The market for electric vehicles (EVs) is growing rapidly—the International Energy Agency expects EV usage to grow from 4mn in 2018 to nearly 120mn by 2030.
According to the International Organization of Motor Vehicle manufacturers, an average of around 1900 lbs of steel is used in one vehicle. Advanced High Strength Steel (AHSS) is used in EVs to protect the batteries. This thinner, stronger steel allows for more battery space and increased driving range.
Companies like ArcelorMittal produce steel with strength up to 2000 Mpa enabling manufacturers to pivot back to using steel for the car’s body compared to aluminum. Tesla currently uses a blend of steel and aluminum on its popular model 3. Even premium brands like Audi use the steel-aluminum blend in their A8 model allowing for reduced cost and higher strength.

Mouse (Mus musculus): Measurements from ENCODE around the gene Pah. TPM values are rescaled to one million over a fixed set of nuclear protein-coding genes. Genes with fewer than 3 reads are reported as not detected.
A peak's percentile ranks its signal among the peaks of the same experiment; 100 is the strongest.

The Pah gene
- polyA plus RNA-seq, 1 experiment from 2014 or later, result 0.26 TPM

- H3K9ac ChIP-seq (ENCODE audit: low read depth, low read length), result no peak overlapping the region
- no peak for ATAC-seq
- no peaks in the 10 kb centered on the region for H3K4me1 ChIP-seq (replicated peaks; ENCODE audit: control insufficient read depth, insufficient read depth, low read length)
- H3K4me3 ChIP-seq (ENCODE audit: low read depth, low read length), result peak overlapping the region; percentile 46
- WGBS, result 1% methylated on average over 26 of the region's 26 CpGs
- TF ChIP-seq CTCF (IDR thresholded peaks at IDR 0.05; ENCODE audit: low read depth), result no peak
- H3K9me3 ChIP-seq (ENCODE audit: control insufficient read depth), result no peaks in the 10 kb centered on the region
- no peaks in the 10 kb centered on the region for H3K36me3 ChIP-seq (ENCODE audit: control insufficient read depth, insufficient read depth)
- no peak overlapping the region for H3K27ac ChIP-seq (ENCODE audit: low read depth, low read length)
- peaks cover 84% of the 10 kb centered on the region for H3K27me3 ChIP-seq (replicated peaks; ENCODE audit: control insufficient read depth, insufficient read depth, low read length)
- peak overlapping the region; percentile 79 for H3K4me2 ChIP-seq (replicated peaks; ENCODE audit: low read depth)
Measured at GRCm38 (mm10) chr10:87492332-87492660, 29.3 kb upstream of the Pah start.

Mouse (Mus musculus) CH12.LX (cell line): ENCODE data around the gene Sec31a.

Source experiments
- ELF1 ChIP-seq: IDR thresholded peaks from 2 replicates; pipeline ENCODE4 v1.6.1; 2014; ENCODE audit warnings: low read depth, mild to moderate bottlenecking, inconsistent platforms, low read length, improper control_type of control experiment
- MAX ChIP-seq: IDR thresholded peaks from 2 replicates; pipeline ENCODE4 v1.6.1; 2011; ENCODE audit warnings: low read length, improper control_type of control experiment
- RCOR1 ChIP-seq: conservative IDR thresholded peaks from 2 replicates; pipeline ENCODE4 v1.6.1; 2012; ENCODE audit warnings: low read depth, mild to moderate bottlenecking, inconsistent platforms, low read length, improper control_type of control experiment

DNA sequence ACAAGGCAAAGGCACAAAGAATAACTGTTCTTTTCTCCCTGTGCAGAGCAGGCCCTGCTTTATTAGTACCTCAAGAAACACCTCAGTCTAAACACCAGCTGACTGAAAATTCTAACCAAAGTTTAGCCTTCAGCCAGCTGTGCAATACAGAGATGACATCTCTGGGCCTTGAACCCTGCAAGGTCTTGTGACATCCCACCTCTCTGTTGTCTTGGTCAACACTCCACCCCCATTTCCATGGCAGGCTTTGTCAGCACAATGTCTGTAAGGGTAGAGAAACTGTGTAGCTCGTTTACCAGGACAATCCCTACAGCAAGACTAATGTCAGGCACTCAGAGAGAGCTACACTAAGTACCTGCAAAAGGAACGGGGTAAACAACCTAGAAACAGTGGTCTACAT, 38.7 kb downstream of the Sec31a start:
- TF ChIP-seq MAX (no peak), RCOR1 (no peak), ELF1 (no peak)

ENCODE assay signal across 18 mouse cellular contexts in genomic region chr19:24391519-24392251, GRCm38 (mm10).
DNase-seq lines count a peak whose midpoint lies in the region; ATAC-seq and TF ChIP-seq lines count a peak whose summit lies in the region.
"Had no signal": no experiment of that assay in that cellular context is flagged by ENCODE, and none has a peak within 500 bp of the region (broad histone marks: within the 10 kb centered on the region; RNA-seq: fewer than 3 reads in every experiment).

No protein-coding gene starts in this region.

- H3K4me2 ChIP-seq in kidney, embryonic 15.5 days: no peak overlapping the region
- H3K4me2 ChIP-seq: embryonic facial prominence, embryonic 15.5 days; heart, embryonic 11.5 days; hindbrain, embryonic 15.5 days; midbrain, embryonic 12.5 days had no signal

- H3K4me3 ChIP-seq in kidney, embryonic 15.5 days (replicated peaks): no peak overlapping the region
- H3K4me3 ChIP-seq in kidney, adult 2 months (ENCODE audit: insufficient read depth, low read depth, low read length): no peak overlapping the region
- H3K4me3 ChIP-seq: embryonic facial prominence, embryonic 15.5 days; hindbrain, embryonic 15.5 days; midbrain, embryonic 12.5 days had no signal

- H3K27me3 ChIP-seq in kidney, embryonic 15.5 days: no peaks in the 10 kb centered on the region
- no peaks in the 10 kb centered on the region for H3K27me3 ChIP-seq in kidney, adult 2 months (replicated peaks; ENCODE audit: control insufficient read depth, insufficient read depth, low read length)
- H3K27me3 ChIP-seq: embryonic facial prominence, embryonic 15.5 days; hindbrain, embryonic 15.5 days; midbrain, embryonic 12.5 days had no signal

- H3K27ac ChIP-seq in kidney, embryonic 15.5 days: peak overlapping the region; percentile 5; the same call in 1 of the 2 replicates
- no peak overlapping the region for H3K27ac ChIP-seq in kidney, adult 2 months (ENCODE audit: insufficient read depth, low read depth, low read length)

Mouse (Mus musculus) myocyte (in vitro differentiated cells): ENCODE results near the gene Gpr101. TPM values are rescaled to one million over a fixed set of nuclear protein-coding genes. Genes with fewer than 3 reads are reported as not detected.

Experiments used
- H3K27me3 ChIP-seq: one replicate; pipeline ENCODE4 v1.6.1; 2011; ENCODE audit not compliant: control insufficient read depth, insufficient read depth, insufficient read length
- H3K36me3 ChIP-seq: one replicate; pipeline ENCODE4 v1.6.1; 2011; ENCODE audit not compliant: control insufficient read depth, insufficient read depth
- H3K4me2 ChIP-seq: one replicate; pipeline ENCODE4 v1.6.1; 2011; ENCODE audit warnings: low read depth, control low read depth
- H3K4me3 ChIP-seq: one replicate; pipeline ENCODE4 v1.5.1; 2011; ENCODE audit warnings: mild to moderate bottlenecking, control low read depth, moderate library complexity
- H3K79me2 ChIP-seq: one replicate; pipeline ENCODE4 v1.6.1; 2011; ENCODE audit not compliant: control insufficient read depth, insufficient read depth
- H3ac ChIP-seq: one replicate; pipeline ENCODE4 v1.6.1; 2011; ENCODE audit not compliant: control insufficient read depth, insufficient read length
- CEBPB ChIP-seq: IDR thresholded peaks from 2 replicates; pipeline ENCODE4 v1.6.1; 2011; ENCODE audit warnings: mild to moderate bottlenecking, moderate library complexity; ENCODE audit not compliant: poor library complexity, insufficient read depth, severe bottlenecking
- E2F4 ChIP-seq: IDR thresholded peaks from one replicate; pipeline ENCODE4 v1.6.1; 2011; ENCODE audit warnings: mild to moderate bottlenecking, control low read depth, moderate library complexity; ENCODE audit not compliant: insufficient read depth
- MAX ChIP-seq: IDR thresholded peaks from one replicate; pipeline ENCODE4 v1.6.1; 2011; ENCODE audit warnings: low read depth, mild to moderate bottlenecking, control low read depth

However, according to a data from electric Mobility Canada, EV sales in Ontario were 55% lower compared to the same period last year. Around 2,933 vehicles have been sold in 2019 compared to 7,110 last year. This is due to the cancellation of an EV rebate by Ontario’s provincial government. Despite a CAD$5,000 (USD$3,799) rebate from the federal government, sales in Ontario have still declined in 2019. On the other hand, Quebec and British Columbia have led in EV sales this year at 7pc and 10pc, respectively. The annual national sales rate is 3.5pc—well below the target of 10pc by 2025.
Yet, keeping in mind the holistic growth of the market, EVs will soon become commonplace and a fast-growing segment of the auto industry, with AHSS will be the material of choice.
December 17, 2019: CAD$1 = USD$0.75